It is difficult for the gold market to develop sustainably if the State management agencies continue to apply non-market measures
Specific Policies For Specific Market
By Quang Minh
Reality shows that people tend to buy and keep gold when the local currency is depreciated It is difficult for the gold market to develop sustainably if the State management agencies continue to apply non-market measures
In developed countries, few people hold on to gold due to its low liquidity and complicated transaction procedures, and only professional investors make transactions in large quantity. In Vietnam, on the other hand, in line with the current legislation, gold trading is quite favorable, except for material gold import and export and gold bar production, which are strictly controlled by the State Bank. Jewelry gold trading and fashioning are conditional business, but they do not require a certificate. A registration at a local Department of Planning and Investment is enough for organizations and individuals to conduct this business.
While the world gold market is developing professionally, with new forms such as physical gold trading, exchange-traded funds (ETFs), investments through accounts, gold derivatives or stocks of gold mining companies, gold trading in Vietnam just began in 2008. Transactions in the local market are mostly buying and selling of physical gold, and mobilizing in the forms of issuing valuable papers and lending gold for fashioning and trading in jewelry. Vietnam’s imported gold market is small but its price is usually higher than world prices.
Reality shows that people switch to holding gold when the local currency is depreciated. In the first few months of 2011, in the context of escalating inflation and devaluation of the dong, people tended to buy gold to preserve their properties. In addition, the increasing trend of world gold price, lackluster stock market and risky real estate market made gold an attractive and safe investment channel.
Aiming at stabilizing the macro-economy, there are suggestions to prohibit the trading of gold bars. Immediately, the financial market is shaken; gold prices fluctuate sharply. People and investors have no clue what is behind this “shock.” Does the rumor that the gold held by the public amounting to 500 tons, which is a big but idle capital source, give rise to the need to prohibit gold speculation? However, it is forecast that the gold market would not slow down as the State is unable to gain full control and transactions would continue under the supply-demand principle.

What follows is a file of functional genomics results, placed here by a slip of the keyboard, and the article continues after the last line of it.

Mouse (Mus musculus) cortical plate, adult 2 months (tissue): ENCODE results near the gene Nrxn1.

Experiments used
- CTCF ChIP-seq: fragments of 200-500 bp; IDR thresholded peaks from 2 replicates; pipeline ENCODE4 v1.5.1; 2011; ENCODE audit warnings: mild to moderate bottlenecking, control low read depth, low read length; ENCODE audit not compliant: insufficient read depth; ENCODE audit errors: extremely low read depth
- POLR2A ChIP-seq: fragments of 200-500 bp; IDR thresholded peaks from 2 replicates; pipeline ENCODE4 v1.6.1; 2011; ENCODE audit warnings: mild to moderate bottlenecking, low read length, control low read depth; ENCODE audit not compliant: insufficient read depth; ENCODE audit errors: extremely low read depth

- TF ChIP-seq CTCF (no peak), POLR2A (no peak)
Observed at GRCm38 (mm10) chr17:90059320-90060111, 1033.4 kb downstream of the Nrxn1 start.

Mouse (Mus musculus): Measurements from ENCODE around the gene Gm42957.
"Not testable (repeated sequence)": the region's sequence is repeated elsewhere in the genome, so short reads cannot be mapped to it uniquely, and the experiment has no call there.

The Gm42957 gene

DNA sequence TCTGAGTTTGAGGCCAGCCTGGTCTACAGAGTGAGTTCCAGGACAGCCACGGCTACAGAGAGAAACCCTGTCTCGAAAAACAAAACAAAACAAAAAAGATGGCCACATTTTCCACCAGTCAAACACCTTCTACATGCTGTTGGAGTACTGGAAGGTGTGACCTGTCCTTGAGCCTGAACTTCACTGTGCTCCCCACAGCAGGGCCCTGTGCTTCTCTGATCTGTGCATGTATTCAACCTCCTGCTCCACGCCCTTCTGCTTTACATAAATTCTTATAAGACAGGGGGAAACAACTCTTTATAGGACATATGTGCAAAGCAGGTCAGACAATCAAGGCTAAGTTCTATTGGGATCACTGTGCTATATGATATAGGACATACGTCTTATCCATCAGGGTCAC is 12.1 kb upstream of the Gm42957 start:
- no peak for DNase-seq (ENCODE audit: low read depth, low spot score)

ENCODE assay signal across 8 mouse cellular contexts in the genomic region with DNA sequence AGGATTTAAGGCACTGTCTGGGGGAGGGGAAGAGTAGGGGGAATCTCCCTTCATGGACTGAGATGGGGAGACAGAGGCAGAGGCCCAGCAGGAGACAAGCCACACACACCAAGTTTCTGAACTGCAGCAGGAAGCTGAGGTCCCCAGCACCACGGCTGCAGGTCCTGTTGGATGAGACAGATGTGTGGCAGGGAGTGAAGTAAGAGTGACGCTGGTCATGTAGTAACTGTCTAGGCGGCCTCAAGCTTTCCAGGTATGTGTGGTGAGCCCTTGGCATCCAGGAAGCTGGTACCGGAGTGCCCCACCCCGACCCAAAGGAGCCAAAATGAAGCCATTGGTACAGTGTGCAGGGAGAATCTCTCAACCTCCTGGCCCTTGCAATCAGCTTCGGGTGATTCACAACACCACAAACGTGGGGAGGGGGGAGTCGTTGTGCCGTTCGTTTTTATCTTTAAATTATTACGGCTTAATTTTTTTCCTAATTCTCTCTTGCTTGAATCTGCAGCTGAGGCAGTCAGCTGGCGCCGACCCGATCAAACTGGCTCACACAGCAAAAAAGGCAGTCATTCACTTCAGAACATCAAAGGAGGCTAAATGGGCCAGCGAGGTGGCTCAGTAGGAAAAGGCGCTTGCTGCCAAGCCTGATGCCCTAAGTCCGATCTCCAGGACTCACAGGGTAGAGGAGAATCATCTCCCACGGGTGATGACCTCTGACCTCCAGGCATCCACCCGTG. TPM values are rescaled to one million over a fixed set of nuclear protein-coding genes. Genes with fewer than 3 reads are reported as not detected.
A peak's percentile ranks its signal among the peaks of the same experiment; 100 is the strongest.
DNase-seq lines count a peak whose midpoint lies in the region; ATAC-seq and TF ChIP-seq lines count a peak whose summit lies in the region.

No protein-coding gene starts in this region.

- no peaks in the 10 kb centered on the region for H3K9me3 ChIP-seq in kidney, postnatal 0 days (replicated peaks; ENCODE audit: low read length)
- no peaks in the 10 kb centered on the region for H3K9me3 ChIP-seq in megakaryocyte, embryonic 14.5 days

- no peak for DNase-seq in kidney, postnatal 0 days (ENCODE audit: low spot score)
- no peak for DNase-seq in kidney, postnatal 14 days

The fact that the Government is concentrating on gold bar trading through some commercial banks when the gold market management mechanism has not been completed will enable the development of an unofficial market. Management agencies should learn from the lesson of the exchange rate between Vietnam dong and U.S. dollar. If policies continue to be inconsistent with the market mechanism, the economy will not develop sustainably but may face the risk of instability. In developed countries, when the gold market fluctuates, the governments often make timely decisions to control the situation by pumping money from the central banks to buy gold. This seems impossible for Vietnam because of the State’s tight budget.
The ask-give mechanism as in licensing gold import for each specific case in order to protect national interest and prevent foreign currency bleeding is no longer appropriate in the current situation. This management method cannot control hard currency drain and may even stimulate gold smuggling. Instead, the State should impose certain taxes on gold speculators. High taxes will reduce profits, and the gold market will correct itself and become more transparent.
On the other hand, the State should have policies to gradually put the gold market in order, provide sufficient and timely information for the market, and respect people’s right to own gold. The current regulations on gold trading (Decree 174/1999 and Decree 63/3003) are no longer appropriate. The Government requested the State Bank to devise a new decree on gold trading in 2009, which is expected to be promulgated in the second quarter of 2011. Unfortunately, there has not yet been any meeting held to collect public opinions on the draft.
Hopefully in the future, the management agencies would concentrate on promoting the development of new market mechanism rather than issuing short-term policies such as banning gold bar trading. When people are confident in the Government’s transparent policies, the gold market will develop sustainably. In the long run, the gold and financial markets will only be stable if inflation is controlled and public confidence in the local currency is high.